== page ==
In his off time, Izzo sang whenever he could and was asked to form a glee club, which became quite successful. He began working with an officer who scheduled social events.
Many Japanese choirs and dance groups contacted the Army to perform for the soldiers. Izzo scheduled the events, arranged transportation and took care of the entertainers while they were with the troops.
During this time, the glee club performed in several concerts, and Izzo sang for a radio station in Osaka that was part of the Armed Forces Radio Network. For 10 weeks, he had a Sunday afternoon radio show.
Izzo was discharged in February 1946 as staff sergeant and returned home to Rochester. Back at Heidelberg College, Izzo earned his degree in music on the GI Bill and reconnected with his future wife, Jean, who he met on his first day as a freshman. He received his master’s degree from the American Conservatory of Music in Chicago.
He and Jean married in 1949 and settled in Chicago, where he began a very successful career in music. Izzo sang in commercials, clubs and churches, and for radio and TV shows. For 10 years, he traveled the country, spending a week or two at each engagement, singing alone or in duos, quartets or larger groups.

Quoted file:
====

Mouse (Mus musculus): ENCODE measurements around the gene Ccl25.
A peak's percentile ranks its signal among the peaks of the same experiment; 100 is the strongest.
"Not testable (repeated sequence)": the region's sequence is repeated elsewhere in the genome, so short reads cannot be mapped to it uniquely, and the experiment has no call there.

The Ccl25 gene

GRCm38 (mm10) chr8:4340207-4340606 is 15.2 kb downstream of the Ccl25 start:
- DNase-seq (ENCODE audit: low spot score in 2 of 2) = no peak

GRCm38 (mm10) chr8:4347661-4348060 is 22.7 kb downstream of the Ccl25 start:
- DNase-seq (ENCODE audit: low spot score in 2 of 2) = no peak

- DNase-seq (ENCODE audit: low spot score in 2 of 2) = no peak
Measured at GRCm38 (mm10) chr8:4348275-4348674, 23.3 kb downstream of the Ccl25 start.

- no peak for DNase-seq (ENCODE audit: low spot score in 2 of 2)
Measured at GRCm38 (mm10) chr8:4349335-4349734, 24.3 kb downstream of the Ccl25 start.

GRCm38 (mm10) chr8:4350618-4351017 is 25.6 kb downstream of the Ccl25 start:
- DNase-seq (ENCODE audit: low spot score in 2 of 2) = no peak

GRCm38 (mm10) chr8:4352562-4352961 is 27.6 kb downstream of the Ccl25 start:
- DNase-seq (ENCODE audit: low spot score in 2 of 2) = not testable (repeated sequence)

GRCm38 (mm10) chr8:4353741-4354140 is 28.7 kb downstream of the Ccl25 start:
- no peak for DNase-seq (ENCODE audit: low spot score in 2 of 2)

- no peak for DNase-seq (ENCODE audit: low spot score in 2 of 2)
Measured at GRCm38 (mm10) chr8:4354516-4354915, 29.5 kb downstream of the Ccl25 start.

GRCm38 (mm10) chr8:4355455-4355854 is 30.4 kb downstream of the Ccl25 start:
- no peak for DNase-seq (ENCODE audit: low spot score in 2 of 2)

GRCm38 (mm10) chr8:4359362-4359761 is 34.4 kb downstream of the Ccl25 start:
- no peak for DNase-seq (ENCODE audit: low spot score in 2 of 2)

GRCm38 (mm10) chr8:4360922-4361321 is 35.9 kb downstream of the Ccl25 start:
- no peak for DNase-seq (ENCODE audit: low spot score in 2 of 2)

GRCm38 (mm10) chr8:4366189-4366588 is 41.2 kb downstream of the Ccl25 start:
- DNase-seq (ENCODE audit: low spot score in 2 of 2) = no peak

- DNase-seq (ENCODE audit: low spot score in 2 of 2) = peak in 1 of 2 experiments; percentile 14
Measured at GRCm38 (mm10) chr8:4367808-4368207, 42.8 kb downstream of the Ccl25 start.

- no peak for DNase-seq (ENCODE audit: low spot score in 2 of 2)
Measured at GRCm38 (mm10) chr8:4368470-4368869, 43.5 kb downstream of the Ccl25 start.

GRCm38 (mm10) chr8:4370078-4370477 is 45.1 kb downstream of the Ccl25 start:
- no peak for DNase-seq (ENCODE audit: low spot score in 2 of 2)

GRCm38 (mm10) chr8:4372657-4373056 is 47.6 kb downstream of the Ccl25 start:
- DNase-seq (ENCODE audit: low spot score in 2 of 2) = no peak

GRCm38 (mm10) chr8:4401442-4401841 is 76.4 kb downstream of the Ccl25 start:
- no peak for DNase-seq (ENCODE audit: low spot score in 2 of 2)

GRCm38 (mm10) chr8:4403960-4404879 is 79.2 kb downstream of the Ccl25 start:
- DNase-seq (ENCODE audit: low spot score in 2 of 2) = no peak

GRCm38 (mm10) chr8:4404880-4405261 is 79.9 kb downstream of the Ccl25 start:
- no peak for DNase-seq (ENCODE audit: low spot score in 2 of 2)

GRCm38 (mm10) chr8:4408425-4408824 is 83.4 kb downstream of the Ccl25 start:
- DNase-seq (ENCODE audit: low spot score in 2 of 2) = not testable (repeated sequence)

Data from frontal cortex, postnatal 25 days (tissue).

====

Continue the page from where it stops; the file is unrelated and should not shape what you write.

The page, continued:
During this period, he and Jean had four children and moved to Elmhurst. Izzo decided to find work closer to home and began teaching in the Music Department at North Central College in Naperville.
He continued to perform in concerts, occasionally traveling, and he sang the National Anthem for the Blackhawks for 15 years. Upon retiring from teaching, Izzo sang with the Chicago Symphony at Ravinia, the Grant Park Symphony and the Lyric Opera Chorus.
Izzo has many photos that he took during his time in Osaka with the Brownie camera that he carried with him. He also has letters that his brothers sent him during the war.
Having recently celebrated the 70th anniversary of his discharge from the Army, Izzo reflects, “I was very lucky. I was very lonesome, homesick, but everybody else was, too!
“I could have kissed Harry Truman’s feet because he planned the bomb,” he concludes. “It was terrible, but I was just thankful we didn’t have to go through the invasion.”
Reprinted with permission from Fra Noi. (Copyright 2021) To learn more, click here.